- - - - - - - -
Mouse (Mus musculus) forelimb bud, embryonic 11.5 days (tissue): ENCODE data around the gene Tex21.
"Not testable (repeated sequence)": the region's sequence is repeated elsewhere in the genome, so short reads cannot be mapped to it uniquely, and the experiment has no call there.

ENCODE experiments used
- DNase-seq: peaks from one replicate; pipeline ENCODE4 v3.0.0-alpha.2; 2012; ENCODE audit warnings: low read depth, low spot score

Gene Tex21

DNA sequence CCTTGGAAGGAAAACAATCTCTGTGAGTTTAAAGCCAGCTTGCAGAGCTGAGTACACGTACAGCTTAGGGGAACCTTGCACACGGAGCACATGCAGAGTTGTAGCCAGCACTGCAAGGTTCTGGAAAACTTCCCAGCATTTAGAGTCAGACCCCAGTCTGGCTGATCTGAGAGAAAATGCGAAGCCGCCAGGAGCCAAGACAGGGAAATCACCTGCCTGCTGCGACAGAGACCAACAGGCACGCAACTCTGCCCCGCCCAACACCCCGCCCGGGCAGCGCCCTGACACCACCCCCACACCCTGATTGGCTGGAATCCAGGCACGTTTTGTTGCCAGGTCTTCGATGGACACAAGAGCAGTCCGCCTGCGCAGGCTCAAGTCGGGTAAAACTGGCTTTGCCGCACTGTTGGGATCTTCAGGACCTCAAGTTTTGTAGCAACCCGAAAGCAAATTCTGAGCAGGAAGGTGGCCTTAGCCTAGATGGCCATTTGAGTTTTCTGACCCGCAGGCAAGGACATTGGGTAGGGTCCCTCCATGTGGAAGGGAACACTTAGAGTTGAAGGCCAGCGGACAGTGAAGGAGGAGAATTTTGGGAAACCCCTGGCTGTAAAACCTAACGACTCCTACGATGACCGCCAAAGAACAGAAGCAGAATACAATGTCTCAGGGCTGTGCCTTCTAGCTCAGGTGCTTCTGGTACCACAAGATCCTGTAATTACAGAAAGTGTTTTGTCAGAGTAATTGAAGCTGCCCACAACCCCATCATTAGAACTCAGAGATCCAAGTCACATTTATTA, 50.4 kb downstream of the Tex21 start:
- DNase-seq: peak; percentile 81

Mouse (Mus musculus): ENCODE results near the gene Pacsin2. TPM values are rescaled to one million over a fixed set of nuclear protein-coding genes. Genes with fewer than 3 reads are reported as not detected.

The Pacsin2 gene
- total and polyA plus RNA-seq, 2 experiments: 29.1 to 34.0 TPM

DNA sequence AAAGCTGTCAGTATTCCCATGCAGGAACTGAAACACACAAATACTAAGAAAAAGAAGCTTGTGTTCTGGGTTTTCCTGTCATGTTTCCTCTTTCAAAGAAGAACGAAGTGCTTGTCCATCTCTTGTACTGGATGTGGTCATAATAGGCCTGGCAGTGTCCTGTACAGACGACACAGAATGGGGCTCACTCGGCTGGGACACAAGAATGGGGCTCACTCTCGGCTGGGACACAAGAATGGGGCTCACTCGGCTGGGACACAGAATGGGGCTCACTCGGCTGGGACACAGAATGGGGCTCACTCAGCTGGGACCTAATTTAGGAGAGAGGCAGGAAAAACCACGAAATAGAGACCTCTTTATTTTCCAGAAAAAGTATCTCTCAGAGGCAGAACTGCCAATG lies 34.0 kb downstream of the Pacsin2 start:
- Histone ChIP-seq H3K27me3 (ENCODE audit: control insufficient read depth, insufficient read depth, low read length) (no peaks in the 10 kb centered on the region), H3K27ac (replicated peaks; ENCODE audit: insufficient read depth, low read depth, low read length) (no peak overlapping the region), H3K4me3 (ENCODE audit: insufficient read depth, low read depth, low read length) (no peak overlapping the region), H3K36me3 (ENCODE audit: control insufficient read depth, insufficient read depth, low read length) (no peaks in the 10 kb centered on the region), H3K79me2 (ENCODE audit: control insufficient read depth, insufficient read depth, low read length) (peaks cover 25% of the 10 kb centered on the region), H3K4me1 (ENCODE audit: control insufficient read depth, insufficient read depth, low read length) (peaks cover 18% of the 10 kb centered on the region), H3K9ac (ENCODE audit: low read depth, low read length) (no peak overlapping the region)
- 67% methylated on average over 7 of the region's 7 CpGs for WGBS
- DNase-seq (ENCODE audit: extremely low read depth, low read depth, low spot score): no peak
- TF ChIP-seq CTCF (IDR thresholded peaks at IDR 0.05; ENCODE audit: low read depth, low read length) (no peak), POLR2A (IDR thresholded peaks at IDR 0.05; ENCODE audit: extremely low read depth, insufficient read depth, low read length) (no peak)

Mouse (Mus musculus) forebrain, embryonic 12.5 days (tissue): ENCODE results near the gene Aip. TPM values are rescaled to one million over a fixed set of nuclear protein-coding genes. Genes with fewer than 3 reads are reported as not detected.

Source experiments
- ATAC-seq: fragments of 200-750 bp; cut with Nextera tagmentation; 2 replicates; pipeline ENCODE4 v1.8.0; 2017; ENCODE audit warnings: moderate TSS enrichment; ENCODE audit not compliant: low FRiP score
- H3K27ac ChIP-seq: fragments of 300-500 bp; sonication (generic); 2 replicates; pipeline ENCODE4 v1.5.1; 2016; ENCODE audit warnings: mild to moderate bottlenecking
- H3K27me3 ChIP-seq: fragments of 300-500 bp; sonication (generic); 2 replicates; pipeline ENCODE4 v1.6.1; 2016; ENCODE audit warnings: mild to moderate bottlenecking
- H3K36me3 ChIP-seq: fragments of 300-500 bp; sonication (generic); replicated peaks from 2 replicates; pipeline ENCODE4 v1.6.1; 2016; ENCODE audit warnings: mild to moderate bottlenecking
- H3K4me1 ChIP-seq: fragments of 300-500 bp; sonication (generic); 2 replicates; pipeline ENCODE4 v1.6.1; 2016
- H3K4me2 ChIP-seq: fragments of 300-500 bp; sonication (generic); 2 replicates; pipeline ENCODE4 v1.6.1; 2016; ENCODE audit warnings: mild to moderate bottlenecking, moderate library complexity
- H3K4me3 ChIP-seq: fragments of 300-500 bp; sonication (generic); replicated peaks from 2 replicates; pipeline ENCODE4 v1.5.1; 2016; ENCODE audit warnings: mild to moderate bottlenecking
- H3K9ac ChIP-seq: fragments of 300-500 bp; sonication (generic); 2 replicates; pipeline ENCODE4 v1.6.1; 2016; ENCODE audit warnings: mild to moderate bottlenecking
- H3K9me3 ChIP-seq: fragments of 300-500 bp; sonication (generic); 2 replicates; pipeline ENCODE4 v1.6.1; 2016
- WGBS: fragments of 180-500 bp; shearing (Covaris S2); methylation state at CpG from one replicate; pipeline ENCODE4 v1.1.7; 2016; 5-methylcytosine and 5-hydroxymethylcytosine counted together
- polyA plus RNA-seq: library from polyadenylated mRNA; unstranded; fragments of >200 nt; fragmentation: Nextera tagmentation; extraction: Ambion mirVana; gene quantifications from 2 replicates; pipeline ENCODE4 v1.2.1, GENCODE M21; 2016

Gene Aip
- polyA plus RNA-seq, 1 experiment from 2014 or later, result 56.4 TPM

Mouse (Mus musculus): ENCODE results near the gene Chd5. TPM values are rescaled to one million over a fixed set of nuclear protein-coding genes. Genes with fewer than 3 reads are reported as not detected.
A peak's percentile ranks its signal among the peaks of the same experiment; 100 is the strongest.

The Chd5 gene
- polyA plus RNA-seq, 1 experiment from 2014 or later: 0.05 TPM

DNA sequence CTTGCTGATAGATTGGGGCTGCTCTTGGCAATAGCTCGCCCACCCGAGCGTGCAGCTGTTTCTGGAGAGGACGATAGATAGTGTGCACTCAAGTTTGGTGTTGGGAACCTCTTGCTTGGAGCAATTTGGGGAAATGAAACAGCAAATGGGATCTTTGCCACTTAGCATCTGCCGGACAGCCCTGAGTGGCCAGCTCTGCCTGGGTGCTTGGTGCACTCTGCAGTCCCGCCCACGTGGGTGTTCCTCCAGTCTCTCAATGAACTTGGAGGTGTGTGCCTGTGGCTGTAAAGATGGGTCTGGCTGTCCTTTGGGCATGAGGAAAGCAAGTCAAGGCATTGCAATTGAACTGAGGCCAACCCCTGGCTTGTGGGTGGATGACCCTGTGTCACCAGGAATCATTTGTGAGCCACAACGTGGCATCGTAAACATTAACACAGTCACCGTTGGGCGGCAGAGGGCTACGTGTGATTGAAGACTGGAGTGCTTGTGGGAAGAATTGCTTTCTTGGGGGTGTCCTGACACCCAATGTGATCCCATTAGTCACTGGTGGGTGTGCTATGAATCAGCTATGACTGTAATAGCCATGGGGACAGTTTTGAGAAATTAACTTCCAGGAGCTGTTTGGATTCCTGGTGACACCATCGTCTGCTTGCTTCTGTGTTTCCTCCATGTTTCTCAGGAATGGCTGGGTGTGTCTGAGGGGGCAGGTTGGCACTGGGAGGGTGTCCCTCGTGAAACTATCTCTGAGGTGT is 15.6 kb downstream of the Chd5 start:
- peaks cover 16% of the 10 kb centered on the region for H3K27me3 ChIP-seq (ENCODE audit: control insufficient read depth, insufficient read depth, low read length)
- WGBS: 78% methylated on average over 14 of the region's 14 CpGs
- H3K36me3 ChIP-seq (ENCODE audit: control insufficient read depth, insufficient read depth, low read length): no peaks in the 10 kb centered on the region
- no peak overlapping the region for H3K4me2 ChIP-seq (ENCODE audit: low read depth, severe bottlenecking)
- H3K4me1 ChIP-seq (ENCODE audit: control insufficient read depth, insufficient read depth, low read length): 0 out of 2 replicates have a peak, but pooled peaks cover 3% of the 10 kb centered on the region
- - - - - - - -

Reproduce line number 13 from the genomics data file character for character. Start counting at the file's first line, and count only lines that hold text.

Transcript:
- 67% methylated on average over 7 of the region's 7 CpGs for WGBS